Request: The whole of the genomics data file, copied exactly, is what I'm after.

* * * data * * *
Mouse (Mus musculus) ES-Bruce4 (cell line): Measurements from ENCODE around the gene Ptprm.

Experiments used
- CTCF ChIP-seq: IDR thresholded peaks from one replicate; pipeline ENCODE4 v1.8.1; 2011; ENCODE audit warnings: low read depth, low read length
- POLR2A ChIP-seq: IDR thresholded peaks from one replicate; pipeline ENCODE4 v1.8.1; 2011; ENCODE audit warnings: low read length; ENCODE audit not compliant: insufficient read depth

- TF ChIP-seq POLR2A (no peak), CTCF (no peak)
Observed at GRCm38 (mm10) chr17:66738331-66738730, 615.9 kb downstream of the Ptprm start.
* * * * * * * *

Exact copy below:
Mouse (Mus musculus) ES-Bruce4 (cell line): Measurements from ENCODE around the gene Ptprm.

Experiments used
- CTCF ChIP-seq: IDR thresholded peaks from one replicate; pipeline ENCODE4 v1.8.1; 2011; ENCODE audit warnings: low read depth, low read length
- POLR2A ChIP-seq: IDR thresholded peaks from one replicate; pipeline ENCODE4 v1.8.1; 2011; ENCODE audit warnings: low read length; ENCODE audit not compliant: insufficient read depth

- TF ChIP-seq POLR2A (no peak), CTCF (no peak)
Observed at GRCm38 (mm10) chr17:66738331-66738730, 615.9 kb downstream of the Ptprm start.